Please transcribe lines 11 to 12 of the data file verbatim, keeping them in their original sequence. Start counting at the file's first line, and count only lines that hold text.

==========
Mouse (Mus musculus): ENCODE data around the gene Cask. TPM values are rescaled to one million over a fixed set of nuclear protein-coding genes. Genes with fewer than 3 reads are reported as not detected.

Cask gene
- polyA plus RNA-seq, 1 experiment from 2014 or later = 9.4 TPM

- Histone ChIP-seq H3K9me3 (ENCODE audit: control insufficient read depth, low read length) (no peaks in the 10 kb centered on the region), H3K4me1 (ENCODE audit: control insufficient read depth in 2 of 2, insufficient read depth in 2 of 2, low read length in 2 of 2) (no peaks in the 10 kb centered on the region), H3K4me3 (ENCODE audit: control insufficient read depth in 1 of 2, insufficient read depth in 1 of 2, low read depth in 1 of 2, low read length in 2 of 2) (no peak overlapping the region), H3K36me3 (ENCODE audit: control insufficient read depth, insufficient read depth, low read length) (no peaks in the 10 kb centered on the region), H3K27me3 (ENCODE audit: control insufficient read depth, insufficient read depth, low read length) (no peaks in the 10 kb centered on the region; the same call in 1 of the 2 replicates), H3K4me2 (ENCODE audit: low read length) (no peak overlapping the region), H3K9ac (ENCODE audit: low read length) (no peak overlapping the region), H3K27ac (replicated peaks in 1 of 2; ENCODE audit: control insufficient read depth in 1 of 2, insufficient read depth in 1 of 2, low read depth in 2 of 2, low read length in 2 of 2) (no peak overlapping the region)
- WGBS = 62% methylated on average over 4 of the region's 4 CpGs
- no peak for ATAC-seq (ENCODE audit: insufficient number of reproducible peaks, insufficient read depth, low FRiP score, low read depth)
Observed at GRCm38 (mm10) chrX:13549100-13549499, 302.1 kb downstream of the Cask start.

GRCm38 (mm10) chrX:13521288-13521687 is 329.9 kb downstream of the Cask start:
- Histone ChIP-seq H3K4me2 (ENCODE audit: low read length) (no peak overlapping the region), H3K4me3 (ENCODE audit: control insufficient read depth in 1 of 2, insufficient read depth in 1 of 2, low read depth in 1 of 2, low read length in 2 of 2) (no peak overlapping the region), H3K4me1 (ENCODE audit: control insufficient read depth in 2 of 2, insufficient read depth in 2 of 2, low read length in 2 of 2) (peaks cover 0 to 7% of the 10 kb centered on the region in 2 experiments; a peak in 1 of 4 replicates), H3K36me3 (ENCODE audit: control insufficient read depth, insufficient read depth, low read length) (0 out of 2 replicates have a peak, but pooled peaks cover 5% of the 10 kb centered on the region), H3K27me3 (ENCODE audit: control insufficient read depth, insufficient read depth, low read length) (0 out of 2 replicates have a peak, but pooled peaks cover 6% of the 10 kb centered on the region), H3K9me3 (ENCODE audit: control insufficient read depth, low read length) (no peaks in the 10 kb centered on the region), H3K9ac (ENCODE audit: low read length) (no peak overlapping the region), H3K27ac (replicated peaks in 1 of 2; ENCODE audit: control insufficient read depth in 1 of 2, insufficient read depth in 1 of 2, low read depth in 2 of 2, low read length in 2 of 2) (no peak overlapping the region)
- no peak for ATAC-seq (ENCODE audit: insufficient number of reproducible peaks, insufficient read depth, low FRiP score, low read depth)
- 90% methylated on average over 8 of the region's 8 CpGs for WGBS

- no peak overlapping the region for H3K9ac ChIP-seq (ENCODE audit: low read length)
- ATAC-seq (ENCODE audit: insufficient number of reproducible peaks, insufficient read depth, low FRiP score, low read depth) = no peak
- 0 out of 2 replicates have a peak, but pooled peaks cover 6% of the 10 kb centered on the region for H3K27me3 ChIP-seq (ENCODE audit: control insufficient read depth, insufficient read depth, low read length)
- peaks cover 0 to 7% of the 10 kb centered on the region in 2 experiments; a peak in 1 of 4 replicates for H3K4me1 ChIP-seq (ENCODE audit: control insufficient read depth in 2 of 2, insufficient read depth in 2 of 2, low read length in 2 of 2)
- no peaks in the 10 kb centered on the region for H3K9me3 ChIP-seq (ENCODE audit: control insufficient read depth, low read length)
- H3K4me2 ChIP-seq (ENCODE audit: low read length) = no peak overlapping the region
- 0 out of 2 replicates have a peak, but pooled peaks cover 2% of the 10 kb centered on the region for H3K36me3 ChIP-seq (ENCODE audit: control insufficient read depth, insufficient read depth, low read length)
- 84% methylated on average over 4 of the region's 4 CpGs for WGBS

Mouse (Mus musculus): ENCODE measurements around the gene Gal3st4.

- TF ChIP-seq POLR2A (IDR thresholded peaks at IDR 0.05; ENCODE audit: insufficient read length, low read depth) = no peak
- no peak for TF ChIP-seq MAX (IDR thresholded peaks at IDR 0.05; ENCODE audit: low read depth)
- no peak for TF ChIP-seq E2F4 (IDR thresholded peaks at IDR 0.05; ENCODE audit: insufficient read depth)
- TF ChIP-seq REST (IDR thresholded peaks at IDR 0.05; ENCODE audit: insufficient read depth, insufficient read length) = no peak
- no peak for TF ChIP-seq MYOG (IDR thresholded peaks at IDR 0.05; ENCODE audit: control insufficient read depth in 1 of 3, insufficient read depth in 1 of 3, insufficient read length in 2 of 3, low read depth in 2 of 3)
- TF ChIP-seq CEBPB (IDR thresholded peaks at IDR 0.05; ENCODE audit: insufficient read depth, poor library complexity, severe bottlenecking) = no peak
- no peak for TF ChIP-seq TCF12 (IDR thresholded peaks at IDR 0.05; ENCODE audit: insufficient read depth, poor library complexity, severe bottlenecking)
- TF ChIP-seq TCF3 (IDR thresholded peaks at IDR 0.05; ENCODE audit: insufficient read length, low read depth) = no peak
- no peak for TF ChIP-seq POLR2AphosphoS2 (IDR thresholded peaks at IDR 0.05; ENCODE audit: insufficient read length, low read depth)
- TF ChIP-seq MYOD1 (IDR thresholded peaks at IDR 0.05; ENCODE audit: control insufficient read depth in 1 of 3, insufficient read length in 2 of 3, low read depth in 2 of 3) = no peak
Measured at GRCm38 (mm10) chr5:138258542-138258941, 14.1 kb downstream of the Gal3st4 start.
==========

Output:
- 90% methylated on average over 8 of the region's 8 CpGs for WGBS

- no peak overlapping the region for H3K9ac ChIP-seq (ENCODE audit: low read length)